Horizon Bancorp (NASDAQ: HBNC, “Horizon”) and SCB Bancorp, Inc. (“SCB”), jointly announced that the Office of the Comptroller of Currency has approved, and the Federal Reserve Board has waived the approval requirement for, Horizon’s proposed acquisition of SCB and its banking subsidiary, Summit Community Bank. “We are extremely pleased with the actions taken by the Office of the Comptroller of Currency and the Federal Reserve Board and that we have regulatory approval to complete the merger,” said Craig Dwight, Chairman and Chief Executive Officer of Horizon. “The fact that Horizon is on target to complete this merger by its original target date of the second quarter of 2014 is a testament to our strength and ability to move forward on important strategic partnerships.” The transaction remains subject to approval by SCB’s shareholders as well as the satisfaction of other closing conditions. SCB will hold its special meeting of shareholders on March 25, 2014, at which the shareholders will vote on the proposed merger. The merger agreement provides that SCB will be merged into Horizon and simultaneously Summit Community Bank will be merged into Horizon’s banking subsidiary, Horizon Bank, N.A. John Abbott, Summit Community Bank’s President and Chief Executive Officer stated, “We are pleased that the regulatory approval and waiver have been obtained and with the progress being made by both the Summit and Horizon integration teams. Both teams are working well together and are on schedule for the planned second quarter consummation of the transaction.” Headquartered in East Lansing, Michigan, SCB, through its wholly-owned subsidiary Summit Community Bank, serves the greater Lansing area through two full-service banking locations and one mortgage center. As of December 31, 2013, Summit Community Bank had total assets of $160 million. Horizon Bancorp is a community bank holding company headquartered in Michigan City, Indiana with total assets of $1.8 billion as of December 31, 2013. Horizon Bancorp’s wholly-owned subsidiary, Horizon Bank, still operates under its original charter, dating back to 1873, with a footprint of twenty-nine offices extending throughout northern and central Indiana as well as southwestern Michigan.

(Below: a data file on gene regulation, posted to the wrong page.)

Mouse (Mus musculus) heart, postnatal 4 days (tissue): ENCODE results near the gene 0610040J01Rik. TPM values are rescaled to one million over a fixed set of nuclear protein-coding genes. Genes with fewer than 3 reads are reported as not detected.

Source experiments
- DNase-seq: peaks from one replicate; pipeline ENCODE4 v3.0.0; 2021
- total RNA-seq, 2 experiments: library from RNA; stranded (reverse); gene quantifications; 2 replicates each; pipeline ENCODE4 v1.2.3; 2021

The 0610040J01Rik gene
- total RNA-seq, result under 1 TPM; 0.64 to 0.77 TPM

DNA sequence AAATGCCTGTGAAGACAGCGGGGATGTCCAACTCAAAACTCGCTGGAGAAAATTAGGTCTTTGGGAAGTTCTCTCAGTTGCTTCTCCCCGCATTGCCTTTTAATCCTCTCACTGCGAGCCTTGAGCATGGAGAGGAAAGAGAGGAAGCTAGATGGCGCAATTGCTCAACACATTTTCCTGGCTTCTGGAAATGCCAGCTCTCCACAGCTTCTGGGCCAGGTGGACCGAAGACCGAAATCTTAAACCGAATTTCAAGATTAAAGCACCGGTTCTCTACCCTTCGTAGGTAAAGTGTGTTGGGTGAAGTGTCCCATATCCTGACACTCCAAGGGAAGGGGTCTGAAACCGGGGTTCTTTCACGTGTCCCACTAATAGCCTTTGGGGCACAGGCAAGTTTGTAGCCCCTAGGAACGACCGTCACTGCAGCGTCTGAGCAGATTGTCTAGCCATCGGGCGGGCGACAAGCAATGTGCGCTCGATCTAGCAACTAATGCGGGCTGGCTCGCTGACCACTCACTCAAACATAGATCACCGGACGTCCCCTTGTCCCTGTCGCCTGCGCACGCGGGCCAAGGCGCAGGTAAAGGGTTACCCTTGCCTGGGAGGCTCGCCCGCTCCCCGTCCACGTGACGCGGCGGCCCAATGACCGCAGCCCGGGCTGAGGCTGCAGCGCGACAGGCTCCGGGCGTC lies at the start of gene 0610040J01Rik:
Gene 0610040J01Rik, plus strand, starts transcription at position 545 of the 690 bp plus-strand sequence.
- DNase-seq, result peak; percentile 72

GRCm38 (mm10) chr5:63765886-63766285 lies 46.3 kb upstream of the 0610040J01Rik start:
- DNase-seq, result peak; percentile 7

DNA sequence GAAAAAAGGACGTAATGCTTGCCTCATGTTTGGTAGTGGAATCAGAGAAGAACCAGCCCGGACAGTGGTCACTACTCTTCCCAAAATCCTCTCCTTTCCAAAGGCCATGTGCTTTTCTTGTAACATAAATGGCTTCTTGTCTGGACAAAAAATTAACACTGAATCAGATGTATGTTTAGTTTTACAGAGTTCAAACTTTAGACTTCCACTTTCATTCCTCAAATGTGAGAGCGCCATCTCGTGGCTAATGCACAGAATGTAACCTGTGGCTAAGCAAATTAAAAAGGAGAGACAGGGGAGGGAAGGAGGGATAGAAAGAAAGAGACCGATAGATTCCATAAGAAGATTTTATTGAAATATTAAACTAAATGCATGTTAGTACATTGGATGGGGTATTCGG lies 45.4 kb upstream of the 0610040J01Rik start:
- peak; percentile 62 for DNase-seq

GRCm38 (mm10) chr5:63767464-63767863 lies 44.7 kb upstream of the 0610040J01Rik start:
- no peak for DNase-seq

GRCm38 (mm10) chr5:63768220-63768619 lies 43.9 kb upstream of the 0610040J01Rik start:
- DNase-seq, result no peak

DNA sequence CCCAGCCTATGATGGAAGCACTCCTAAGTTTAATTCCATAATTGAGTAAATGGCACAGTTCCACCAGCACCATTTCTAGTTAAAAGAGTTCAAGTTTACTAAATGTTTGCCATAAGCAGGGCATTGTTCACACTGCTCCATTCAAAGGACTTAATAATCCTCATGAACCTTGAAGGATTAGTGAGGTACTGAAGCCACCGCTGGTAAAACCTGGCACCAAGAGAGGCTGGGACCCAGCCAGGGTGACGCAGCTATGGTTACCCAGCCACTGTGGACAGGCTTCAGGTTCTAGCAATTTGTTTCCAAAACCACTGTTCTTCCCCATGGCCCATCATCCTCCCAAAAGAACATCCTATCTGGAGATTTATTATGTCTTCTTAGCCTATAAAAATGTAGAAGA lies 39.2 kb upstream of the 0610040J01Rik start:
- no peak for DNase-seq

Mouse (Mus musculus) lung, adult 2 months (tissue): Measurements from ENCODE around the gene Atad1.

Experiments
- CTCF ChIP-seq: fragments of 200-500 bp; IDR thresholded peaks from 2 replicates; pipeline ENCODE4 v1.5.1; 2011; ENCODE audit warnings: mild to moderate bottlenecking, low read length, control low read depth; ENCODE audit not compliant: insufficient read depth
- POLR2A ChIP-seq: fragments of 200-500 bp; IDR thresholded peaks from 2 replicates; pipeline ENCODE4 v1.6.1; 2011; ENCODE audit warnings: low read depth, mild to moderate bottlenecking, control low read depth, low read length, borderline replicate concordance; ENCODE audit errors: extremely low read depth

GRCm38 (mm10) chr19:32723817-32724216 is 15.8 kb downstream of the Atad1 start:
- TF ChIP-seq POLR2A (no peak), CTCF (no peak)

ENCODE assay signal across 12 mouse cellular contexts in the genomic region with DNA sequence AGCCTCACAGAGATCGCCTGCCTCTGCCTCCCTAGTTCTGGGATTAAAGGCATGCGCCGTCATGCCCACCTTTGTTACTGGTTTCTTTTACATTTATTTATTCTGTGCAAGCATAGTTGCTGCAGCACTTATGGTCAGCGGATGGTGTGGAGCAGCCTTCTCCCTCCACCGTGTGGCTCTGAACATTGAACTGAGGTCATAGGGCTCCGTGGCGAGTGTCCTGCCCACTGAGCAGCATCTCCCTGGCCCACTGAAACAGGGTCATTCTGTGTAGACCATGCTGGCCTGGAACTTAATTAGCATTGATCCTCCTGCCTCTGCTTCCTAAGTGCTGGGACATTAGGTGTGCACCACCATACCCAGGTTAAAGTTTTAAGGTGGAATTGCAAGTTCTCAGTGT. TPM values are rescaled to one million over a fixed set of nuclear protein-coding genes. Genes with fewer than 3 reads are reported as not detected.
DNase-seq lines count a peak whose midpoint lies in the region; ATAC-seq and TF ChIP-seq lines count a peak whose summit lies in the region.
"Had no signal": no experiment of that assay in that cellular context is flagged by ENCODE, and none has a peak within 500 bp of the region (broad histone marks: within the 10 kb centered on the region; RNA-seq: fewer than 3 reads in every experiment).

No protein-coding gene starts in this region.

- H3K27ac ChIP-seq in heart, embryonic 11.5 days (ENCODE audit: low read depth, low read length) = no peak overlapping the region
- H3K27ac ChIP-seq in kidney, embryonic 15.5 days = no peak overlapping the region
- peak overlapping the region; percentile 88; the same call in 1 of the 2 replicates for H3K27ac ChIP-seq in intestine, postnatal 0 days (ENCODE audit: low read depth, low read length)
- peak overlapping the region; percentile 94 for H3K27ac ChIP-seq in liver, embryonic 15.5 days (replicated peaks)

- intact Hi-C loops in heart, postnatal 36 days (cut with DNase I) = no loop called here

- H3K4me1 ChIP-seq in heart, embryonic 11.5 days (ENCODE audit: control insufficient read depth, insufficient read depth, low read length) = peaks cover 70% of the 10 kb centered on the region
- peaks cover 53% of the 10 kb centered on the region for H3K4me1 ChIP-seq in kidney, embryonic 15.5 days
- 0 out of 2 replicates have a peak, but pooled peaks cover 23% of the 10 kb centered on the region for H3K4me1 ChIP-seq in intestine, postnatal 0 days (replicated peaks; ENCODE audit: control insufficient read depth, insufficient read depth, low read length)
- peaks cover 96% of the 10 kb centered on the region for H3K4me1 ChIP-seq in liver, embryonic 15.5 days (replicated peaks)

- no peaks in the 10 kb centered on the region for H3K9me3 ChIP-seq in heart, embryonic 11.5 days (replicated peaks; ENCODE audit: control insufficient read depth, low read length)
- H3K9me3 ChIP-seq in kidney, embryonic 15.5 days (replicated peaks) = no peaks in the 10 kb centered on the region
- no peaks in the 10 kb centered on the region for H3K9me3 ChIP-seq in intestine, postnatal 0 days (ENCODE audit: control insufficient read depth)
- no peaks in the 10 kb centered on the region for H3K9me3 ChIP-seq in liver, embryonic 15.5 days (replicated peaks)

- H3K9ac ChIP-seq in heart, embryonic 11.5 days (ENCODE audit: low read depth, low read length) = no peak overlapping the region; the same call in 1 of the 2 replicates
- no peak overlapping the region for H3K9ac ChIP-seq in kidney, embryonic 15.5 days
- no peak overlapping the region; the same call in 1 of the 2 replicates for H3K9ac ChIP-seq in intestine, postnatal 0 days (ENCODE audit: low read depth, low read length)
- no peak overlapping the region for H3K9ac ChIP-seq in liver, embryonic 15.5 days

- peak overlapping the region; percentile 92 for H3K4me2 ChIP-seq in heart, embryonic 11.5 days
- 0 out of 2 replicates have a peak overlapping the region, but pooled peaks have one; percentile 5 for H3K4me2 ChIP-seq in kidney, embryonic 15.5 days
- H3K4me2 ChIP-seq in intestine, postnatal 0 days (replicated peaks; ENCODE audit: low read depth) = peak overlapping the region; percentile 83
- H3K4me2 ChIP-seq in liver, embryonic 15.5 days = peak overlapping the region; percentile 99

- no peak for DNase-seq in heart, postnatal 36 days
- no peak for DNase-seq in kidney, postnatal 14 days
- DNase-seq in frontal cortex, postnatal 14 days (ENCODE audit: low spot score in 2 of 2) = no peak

In this series, we look through the most recent Dividend Channel ''DividendRank'' report, and then we cherry pick only those companies that have experienced insider buying within the past six months. The officers and directors of a company tend to have a unique insider's view of the business, and presumably the only reason an insider would choose to take their hard-earned cash and use it to buy stock in the open market, is that they expect to make money — maybe they find the stock very undervalued, or maybe they see exciting progress within the company, or maybe both.